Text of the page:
Mary Lou McDonald upset by SF councillor’s ‘vile’ comments

Sinn Féin leader wants party to be in a government that brings about ‘real change’

Sinn Féin leader Mary Lou McDonald. Photograph: Dara Mac Dónaill/The Irish Times.

Sinn Féin leader Mary Lou McDonald. Photograph: Dara Mac Dónaill/The Irish Times.


Sinn Féin leader Mary Lou McDonald has said she was “upset” when she heard “vile” comments made by one of her party’s councillors on a podcast.

Tallaght South representative Paddy Holohan, a former MMA fighter, was last week suspended from Sinn Féin after claiming that there were “some f***ing scum women out there”.

During an interview with film-maker Terry McMahon on his podcast, Mr Holohan said he had heard of “loads of” under-age girls pursuing men and later blackmailing them for money. He had previously apologised over remarks he made about how a “family man” should run the country, and for questioning Taoiseach Leo Varadkar’s links to Ireland because of his Indian heritage.

“His comments were vile,” Ms McDonald said during an interview on RTÉ Radio’s Today with Seán O’Rourke programme

“When I saw, when I heard, when I read those comments, to say that I was gobsmacked was an understatement and it’s not that I was angry, I was deeply shocked, I was actually upset by those remarks.”

She said people were free to join Sinn Féin and that Mr Holohan was “hugely popular” and “a very accomplished sportsperson” who applied to be a party member.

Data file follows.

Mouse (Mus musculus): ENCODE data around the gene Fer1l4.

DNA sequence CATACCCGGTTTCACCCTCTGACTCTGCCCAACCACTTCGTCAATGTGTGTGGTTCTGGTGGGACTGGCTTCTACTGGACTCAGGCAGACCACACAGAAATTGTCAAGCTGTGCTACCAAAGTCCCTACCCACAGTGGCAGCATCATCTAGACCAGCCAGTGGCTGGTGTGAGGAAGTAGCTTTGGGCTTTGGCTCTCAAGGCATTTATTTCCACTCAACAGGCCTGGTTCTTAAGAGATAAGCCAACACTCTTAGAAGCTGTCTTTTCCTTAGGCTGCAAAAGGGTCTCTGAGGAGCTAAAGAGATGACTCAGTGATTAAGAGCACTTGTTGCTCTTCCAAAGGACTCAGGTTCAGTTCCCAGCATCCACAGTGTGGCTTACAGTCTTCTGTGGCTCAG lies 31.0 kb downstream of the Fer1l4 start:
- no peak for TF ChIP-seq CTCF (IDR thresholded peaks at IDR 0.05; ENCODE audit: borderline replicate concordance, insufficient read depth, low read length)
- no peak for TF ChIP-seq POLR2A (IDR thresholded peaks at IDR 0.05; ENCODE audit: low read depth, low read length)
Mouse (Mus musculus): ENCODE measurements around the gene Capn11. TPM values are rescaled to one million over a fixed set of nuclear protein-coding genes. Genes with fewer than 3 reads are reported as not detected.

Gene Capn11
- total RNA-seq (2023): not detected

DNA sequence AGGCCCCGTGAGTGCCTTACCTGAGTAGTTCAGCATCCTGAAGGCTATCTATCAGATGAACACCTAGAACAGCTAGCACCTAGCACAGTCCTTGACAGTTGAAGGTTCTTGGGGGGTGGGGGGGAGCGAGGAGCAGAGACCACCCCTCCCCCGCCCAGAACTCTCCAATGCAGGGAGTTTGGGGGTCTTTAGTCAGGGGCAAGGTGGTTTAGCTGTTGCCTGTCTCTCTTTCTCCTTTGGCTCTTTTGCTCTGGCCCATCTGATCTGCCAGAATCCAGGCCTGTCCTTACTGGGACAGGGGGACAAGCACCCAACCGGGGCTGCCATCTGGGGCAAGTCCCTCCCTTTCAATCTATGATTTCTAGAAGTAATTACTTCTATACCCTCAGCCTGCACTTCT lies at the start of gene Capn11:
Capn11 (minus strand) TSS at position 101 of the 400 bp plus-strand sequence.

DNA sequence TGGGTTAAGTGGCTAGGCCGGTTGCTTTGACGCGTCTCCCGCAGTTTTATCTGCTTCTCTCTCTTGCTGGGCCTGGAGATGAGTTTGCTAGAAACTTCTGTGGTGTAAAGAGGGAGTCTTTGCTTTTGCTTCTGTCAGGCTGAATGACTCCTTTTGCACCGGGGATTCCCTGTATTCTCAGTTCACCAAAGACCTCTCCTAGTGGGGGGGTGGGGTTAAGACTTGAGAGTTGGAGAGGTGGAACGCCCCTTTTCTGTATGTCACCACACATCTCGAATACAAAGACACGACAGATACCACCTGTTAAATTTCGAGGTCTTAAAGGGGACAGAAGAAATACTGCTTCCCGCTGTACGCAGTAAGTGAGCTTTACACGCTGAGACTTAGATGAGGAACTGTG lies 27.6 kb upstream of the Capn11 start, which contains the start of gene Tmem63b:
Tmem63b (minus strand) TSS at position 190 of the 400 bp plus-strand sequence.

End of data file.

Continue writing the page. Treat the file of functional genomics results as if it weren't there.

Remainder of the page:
“There isn’t a special test that you have to pass, the critical thing here is that when these remarks came to my attention I moved speedily and I asked the organisation to establish the disciplinary process and that’s under way. Those types of comments can’t be made. It’s absolutely unacceptable to make remarks like that about women and girls.”

‘Real change’

Sinn Féin was hot on the heels of Fine Gael and Fianna Fáil in the latest Irish Times/Ipsos MRBI poll and Ms McDonald said she wants to lead her party into a government that brings about “real change”.

She said the “days of single party government are long gone” and that she wants to be party of an administration that “serves the needs of the people”.

“Politics is about to change,” she said.

Taoiseach Leo Varadkar and Fianna Fáil leader Micheál Martin will on Wednesday night participate in a debate on Virgin Media TV which Ms McDonald has argued that she should not be excluded from.

She denied that she was being coy in her response to questions on if she wants to be taoiseach.

“I wish to be in a government that leads to real change,” she said. “Whichever person that leads the majority will lead the government. That could be me. That decision rests entirely in the hands of the people.”

Ms McDonald said that the parties that wish to exclude Sinn Féin “want it all their own way”.

“They want to squeeze out alternative politics. Some have said that we’re not fit for government. The team that we have is more than fit, that’s why they want us out.”